Conquering Supply Chain Variability at Rev A Shelf

The Chinese New Year impacted the company’s ability to meet a three-day order fulfillment commitment to its customers

John Englehardt
John Englehardt

Do you have an extended supply chain with extreme seasonal variability? Does this situation challenge your ability to meet service level commitments to your customers?

For years, Rev A Shelf (RAS), a U.S. manufacturer of home storage accessory items, grappled with this situation caused by the Chinese New Year and other global events. The Chinese New Year drives the planet’s greatest annual population migration and can shut down production for up to two months. This created significant supply risk, impacting the company’s ability to meet a three-day order fulfillment commitment it makes to its customers.

This was a significant challenge since Rev A Shelf imports 60 percent of the parts it uses to build its products from China and Europe. Most of the year, it is able to plan its inventory needs using a spreadsheet-based minimum/maximum approach. But not during Chinese New Year!

Recognizing the Need for Change

Rev A Shelf, with headquarters in Jeffersontown, Ky., manufactures products that go inside kitchen cabinets, closets, bathroom vanities and more. Its distribution channels include 150 hardware distributors, kitchen cabinet original equipment manufacturers (OEMs), and the major home centers through special order or stocking programs.

About 10 years ago, as trends started to change in the kitchen industry and everyone was facing pricing pressures, Rev A Shelf began a product line diversification. It turned to China to reduce its manufacturing costs. Today, the company has 17 vendors in Asia, a fully staffed representative office in Hangzhou, China and RAS quality control (QC) personnel situated around the country with key vendors.

The company stocks 4,000 active parts, 60 percent of which are sourced in Asia and Europe. It imports approximately 850 containers a year. Typically, these parts have a 12-week lead time.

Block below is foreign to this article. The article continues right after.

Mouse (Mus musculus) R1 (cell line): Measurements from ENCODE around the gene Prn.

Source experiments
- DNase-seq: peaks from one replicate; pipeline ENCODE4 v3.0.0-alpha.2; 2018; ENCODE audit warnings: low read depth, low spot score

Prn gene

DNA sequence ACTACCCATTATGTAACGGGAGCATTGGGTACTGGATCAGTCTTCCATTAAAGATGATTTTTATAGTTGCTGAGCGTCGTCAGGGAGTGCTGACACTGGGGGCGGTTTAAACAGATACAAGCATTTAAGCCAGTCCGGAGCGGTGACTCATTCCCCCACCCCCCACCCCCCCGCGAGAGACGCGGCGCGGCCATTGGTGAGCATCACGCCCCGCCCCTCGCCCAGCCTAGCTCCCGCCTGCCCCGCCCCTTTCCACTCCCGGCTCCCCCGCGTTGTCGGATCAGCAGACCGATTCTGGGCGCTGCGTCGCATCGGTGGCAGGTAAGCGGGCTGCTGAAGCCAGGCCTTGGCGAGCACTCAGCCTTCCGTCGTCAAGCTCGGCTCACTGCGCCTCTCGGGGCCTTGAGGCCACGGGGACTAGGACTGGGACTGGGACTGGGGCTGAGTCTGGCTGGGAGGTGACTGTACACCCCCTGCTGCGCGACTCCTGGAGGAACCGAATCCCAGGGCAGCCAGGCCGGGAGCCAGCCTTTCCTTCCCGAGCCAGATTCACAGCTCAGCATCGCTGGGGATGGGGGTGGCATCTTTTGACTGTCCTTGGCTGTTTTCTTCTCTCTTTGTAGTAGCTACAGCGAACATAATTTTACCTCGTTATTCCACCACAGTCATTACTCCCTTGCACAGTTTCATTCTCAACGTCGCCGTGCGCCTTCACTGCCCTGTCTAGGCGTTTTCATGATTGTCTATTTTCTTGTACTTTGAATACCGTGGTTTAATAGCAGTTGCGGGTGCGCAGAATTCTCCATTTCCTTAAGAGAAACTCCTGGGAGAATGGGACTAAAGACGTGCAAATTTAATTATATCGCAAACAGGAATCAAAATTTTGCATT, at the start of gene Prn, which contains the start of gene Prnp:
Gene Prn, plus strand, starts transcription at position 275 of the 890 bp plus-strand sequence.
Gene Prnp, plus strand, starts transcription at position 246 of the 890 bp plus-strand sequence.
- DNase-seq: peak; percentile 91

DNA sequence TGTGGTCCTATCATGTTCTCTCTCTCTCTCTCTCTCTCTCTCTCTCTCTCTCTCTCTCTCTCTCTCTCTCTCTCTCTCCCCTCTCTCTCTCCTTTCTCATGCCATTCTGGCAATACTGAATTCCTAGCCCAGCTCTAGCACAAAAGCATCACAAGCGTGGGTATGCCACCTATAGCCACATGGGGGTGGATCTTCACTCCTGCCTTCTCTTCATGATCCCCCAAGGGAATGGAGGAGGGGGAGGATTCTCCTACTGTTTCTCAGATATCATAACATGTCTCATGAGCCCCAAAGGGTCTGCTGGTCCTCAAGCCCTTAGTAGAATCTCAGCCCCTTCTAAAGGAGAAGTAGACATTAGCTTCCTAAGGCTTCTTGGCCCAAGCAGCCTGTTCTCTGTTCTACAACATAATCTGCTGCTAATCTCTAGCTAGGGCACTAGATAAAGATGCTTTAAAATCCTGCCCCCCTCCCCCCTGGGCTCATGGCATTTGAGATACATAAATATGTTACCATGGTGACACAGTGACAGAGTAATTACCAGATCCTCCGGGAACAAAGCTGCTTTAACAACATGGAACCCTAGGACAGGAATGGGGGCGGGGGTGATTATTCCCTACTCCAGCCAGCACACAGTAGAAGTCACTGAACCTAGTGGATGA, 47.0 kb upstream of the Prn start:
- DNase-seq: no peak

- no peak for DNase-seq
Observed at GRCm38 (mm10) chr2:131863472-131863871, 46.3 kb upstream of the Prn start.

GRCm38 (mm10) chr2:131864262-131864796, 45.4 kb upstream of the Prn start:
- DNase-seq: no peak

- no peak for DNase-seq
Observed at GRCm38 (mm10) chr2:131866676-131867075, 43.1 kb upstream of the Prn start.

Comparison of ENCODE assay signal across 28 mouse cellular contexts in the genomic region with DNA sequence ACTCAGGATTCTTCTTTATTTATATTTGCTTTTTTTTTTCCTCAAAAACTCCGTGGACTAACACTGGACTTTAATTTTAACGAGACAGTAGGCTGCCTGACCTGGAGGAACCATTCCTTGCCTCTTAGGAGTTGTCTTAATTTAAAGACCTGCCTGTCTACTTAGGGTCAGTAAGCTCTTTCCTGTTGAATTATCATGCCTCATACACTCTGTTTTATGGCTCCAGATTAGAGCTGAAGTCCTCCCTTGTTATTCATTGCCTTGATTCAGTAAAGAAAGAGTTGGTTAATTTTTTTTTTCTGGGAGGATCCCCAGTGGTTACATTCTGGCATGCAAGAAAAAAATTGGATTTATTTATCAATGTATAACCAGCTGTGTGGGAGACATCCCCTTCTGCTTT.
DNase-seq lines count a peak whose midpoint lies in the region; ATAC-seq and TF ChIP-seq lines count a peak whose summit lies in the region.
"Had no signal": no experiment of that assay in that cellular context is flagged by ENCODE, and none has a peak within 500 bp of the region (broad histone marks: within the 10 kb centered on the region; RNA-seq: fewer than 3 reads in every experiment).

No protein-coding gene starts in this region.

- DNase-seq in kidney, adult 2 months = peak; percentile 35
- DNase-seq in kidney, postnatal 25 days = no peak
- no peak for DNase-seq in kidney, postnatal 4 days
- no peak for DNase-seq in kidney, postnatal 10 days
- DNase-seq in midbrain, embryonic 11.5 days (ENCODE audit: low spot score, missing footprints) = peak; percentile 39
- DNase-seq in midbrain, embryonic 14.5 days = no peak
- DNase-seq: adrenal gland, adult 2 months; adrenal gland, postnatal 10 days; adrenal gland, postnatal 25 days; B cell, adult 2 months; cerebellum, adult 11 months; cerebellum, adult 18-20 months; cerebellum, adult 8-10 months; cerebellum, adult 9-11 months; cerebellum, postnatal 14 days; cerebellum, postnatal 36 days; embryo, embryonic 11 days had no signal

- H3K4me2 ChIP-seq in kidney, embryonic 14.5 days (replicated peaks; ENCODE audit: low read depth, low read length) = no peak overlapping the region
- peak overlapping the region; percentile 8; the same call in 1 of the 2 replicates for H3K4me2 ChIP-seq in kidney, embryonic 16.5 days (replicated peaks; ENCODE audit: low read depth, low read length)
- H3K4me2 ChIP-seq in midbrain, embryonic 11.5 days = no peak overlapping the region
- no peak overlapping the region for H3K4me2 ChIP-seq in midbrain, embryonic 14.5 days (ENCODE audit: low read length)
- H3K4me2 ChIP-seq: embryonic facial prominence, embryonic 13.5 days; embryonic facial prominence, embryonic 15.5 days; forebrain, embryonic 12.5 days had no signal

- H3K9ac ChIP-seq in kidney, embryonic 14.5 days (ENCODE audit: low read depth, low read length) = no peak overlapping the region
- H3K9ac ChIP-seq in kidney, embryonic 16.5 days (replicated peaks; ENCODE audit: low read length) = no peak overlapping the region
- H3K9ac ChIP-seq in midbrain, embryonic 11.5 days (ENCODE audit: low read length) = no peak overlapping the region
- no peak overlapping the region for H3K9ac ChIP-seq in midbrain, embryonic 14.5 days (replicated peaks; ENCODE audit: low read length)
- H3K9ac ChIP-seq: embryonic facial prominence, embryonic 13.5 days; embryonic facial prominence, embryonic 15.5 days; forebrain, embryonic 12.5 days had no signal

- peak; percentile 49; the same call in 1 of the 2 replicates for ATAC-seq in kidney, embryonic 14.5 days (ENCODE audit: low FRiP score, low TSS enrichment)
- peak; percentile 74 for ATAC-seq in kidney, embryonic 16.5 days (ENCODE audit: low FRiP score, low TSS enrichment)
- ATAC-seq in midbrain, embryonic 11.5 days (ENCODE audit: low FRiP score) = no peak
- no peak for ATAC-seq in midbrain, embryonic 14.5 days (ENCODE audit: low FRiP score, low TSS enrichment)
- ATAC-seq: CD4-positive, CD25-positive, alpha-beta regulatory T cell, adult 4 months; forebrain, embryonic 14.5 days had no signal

One of its big planning problems was that the fourth quarter was always slow, but the first quarter of the next year was always a big sales quarter. So, the company used an average calculated from a slow period to buy for its heaviest sales period. And with its spreadsheet-based minimum/maximum system, as lead times transitioned to 12 weeks, the calculated minimum stock ballooned.

“When you have lots of part numbers, and any sort of supply or demand variability, you just cannot forecast effectively with a spreadsheet,” said John Englehardt, director of purchasing and Asian operations at Rev A Shelf. “With our minimum/maximum forecasting system, we were planning to an average, and it wasn’t working. Average usage has inherent flaws for planning purposes—it’s always looking backward!”

Technology and Education Lead to Planning Success

Rev A Shelf solved its problem by introducing statistical demand forecasting with the flexibility to extend lead times when necessary, and establish reliable safety stocks that achieve its required service levels, along with implementing a continuous reporting system that provides actionable information and lets everyone know exactly where the company stands.

Looking for a solution, Rev A Shelf turned to SmartForecasts from Smart Software of Belmont, Mass. for a better way to plan for seasonality,and determine how much stock was needed.